Sentiment Analysis

Sentiment analysis is the process by which all of the content can be quantified to represent the ideas, beliefs, and opinions of entire sectors of the audience. The implications of sentiment analysis are hard to underestimate to increase the productivity of the business. Sentiment Analysis is one of those common NLP tasks that every Data Scientist need to perform.

For example, you are a student in an online course and you have a problem. You post it on the class forum. The sentiment analysis would be able to not only identify the topic you are struggling with, but also how frustrated or discouraged you are, and tailor their comments to that sentiment. This is already happening because the technology is already there.

Sentiment Analysis with Machine Learning

Hope you understood what sentiment analysis means. Now I’m going to introduce you to a very easy way to analyze sentiments with machine learning. The data I’ll be using includes 27,481 tagged tweets in the training set and 3,534 tweets in the test set. You can easily download the data from here. Now let’s start with this task by looking at the data using pandas:

import pandas as pd
training = pd.read_csv("train.csv")
test = pd.read_csv("test.csv")
print("Training data: \n",training.head())
print("Test Data: \n",test.head())Code language: Python (python)
Training data: 
        textID  ... sentiment
0  cb774db0d1  ...   neutral
1  549e992a42  ...  negative
2  088c60f138  ...  negative
3  9642c003ef  ...  negative
4  358bd9e861  ...  negative

[5 rows x 4 columns]
Test Data: 
        textID                                               text sentiment
0  f87dea47db  Last session of the day   neutral
1  96d74cb729   Shanghai is also really exciting (precisely -...  positive
2  eee518ae67  Recession hit Veronique Branquinho, she has to...  negative
3  01082688c6                                        happy bday!  positive
4  33987a8ee5    - I like it!!  positive

Data processing

For the sake of simplicity, we don’t want to go overboard on the data cleaning side, but there are a few simple things we can do to help our machine learning model identify the sentiments. The data cleaning process is as follows:

  1. Remove all hyperlinks from tweets
  2. Replace common contractions
  3. Remove punctuation

As a process of data preparation, we can create a function to map the labels of sentiments to integers and return them from the function:

import re

contractions_dict = {"can`t": "can not",
                     "won`t": "will not",
                     "don`t": "do not",
                     "aren`t": "are not",
                     "i`d": "i would",
                     "couldn`t": "could not",
                     "shouldn`t": "should not",
                     "wouldn`t": "would not",
                     "isn`t": "is not",
                     "it`s": "it is",
                     "didn`t": "did not",
                     "weren`t": "were not",
                     "mustn`t": "must not",

def prepare_data(df:pd.DataFrame) -> pd.DataFrame:
    df["text"] = df["text"] \
              .apply(lambda x: re.split('http:\/\/.*', str(x))[0]) \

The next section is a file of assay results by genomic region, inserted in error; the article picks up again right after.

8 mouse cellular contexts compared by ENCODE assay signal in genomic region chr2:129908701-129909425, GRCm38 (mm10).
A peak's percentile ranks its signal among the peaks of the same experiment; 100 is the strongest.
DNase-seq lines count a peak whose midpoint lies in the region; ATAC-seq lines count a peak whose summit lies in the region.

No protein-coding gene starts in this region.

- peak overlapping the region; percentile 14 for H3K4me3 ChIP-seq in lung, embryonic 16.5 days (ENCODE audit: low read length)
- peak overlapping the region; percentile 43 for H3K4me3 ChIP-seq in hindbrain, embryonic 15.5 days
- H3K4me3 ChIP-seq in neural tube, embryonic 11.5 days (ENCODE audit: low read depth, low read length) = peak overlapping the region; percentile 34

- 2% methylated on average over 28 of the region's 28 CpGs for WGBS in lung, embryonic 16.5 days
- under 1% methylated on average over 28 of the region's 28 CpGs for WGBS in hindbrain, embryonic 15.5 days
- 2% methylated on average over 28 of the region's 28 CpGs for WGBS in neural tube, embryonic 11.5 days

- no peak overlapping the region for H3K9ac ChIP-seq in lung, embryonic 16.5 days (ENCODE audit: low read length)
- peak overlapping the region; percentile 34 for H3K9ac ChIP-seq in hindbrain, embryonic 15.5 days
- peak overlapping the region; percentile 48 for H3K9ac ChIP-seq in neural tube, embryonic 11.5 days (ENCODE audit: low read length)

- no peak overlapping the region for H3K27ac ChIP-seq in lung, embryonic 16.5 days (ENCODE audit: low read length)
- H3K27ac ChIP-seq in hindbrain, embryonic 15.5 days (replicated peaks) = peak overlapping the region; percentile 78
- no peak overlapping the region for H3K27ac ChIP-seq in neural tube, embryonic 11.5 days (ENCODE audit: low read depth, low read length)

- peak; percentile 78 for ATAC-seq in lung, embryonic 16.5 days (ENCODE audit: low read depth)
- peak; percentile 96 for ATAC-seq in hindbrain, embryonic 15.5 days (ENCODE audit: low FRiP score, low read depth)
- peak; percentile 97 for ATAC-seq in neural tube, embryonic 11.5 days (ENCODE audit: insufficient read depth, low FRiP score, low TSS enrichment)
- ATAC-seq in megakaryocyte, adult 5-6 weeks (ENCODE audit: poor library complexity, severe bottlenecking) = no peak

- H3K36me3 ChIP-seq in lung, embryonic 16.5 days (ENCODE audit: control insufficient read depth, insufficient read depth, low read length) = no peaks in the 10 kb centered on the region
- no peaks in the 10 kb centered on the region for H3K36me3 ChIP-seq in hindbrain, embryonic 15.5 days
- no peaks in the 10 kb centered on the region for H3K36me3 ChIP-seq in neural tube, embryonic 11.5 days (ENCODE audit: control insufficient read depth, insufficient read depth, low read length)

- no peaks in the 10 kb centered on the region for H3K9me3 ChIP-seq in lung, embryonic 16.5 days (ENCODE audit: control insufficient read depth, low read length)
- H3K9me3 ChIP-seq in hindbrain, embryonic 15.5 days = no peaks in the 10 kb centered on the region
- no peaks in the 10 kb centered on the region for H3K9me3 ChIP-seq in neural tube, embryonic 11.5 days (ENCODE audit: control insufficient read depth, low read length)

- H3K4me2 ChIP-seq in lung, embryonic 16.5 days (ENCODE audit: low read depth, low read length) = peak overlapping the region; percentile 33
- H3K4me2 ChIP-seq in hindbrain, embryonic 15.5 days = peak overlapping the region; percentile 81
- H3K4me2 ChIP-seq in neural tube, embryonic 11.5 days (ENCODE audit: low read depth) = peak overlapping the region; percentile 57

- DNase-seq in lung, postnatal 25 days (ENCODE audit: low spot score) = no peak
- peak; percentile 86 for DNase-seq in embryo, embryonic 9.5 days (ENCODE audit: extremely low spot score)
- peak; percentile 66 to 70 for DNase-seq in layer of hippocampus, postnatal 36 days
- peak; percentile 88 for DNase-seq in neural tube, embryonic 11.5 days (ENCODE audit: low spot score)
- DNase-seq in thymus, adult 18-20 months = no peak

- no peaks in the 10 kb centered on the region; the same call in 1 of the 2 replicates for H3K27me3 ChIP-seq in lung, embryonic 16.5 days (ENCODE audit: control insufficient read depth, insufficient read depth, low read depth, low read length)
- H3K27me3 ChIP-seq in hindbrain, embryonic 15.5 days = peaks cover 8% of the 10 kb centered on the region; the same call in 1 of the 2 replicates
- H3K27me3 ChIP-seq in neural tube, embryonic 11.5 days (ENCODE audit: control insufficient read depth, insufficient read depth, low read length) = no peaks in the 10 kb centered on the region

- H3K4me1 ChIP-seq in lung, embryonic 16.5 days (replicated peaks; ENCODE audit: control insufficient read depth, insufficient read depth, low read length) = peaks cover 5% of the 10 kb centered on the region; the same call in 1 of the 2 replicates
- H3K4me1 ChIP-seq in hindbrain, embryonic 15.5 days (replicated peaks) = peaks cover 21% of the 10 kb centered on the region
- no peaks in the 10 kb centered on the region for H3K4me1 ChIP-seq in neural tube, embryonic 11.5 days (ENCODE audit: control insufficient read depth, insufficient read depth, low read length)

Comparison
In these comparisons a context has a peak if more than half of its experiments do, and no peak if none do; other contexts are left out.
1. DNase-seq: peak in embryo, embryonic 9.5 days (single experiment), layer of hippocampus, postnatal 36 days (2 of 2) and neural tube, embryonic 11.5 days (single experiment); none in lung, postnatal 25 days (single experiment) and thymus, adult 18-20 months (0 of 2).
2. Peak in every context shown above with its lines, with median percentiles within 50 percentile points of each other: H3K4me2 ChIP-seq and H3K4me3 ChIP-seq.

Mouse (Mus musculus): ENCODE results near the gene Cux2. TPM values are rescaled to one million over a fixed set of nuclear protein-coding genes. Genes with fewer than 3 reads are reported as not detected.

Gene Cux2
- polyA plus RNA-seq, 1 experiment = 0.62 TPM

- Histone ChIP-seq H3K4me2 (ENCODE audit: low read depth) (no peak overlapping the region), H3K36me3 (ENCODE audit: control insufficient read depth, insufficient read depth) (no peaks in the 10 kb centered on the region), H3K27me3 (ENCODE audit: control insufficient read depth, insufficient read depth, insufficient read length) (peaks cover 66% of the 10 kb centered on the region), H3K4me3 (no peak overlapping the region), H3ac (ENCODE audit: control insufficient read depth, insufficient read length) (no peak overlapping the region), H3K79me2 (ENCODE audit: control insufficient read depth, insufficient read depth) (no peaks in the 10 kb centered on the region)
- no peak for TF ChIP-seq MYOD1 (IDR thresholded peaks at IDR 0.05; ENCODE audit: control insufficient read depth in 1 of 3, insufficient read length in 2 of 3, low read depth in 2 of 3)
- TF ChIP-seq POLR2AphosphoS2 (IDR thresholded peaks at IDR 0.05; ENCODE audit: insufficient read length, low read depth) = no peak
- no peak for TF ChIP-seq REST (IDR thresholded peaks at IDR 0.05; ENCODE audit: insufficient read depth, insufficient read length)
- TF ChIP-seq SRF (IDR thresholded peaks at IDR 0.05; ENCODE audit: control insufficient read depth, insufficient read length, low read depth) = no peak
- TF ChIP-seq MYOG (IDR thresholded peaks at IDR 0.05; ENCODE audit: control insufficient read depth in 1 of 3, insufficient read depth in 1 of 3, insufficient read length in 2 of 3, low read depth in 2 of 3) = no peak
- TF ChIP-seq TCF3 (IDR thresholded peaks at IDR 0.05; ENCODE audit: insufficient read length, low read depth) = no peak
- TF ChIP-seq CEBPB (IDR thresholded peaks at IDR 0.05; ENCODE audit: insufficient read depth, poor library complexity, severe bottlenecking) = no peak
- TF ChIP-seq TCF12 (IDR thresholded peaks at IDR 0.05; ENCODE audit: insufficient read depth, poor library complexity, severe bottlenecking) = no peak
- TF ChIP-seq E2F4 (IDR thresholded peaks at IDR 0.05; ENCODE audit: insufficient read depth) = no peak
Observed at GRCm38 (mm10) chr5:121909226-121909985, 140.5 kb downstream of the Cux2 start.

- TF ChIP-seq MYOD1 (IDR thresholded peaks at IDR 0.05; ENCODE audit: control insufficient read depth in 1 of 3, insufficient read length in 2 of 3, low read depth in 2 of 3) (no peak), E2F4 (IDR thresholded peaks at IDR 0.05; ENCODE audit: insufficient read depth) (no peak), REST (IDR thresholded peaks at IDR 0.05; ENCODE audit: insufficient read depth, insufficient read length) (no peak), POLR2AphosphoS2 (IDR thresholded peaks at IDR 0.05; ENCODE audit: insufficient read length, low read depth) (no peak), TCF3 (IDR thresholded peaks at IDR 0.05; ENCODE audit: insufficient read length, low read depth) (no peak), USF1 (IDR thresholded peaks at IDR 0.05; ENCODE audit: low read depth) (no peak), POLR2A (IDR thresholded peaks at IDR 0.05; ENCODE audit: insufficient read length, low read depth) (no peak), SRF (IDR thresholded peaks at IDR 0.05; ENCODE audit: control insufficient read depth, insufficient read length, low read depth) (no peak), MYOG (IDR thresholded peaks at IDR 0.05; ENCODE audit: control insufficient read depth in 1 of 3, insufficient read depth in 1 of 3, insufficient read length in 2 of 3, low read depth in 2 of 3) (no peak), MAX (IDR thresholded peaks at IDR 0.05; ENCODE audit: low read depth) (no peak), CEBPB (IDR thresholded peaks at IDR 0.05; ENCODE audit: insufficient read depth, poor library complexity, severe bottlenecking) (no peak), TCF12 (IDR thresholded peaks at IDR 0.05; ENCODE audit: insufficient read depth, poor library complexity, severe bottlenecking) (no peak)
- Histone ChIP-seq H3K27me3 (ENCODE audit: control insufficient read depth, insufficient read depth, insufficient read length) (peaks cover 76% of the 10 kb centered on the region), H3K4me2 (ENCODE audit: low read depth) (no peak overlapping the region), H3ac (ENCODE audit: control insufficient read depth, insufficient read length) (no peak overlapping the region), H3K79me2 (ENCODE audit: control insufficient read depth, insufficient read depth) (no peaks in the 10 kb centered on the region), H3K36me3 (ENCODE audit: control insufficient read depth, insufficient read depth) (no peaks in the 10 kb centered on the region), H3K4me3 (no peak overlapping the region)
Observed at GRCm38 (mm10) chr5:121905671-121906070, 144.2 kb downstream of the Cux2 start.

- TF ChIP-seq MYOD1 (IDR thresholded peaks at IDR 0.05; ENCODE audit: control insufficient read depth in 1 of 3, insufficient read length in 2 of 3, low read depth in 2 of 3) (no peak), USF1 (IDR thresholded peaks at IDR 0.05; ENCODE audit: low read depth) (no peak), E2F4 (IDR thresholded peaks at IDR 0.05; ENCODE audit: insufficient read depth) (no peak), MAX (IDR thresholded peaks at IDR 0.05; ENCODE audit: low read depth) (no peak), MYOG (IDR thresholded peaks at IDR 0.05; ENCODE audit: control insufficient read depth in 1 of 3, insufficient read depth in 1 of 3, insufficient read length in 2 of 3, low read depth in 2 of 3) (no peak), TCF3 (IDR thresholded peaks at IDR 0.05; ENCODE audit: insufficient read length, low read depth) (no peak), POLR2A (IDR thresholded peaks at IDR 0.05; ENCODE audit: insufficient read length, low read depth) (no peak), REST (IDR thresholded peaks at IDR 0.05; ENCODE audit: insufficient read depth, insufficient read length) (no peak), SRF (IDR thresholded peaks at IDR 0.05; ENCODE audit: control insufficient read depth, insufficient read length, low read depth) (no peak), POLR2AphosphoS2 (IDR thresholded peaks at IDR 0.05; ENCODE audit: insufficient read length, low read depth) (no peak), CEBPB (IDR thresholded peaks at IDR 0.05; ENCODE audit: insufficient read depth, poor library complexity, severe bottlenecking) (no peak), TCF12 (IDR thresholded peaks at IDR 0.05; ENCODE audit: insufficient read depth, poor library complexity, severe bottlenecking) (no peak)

.str.lower() \
              .apply(lambda x: replace_words(x,contractions_dict))
    df["label"] = df["sentiment"].map(
                        {"neutral": 1, "negative":0, "positive":2 }
    return df.text.values, df.label.values
def replace_words(string:str, dictionary:dict):
    for k, v in dictionary.items():
        string = string.replace(k, v)
    return string
train_tweets, train_labels = prepare_data(train_df)
test_tweets, test_labels = prepare_data(test_df)


Now we need to tokenize each tweet into a single fixed-length vector – specifically a TFIDF integration. To do this we can use Tokenizer() built into Keras, suitable for training data:

from keras.preprocessing.text import Tokenizer
tokenizer = Tokenizer()
train_tokenized = tokenizer.texts_to_matrix(train_tweets,mode='tfidf')
test_tokenized = tokenizer.texts_to_matrix(test_tweets,mode='tfidf')Code language: Python (python)

Machine Learning Model for Sentiment Analysis

Now, I will train our model for sentiment analysis using the Random Forest Classification algorithm provided by Scikit-Learn:

from sklearn.ensemble import RandomForestClassifier
forest = RandomForestClassifier(n_estimators=500, min_samples_leaf=2,oob_score=True,n_jobs=-1,),train_labels)
print(f"Train score: {forest.score(train_tokenized,train_labels)}")
print(f"OOB score: {forest.oob_score_}")Code language: Python (python)

Train score: 0.7672573778246788
OOB score: 0.6842545758887959

Evaluating the Model on Test Set

Scikit-Learn makes it easy to use both the classifier and the test data to produce a confusion matrix algorithm showing performance on the test set as follows:

print("Test score: ",forest.score(test_tokenized,test_labels))Code language: Python (python)

Test score: 0.687889077532541

Also, Read – Data Science VS. Data Engineering.

The accuracy rate is not that great because most of our mistakes happen when predicting the difference between positive and neutral and negative and neutral feelings, which in the grand scheme of errors is not the worst thing to have. Although fortunately, we rarely confuse positive with a negative feeling and vice versa.

I hope you liked this article on Sentiment Analysis, feel free to ask your valuable questions in the comments section below. You can also follow me on Medium to learn every topic of Machine Learning.

Also, Read – Natural Language Processing Tutorial.

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Aman Kharwal
Aman Kharwal

I'm a writer and data scientist on a mission to educate others about the incredible power of data📈.

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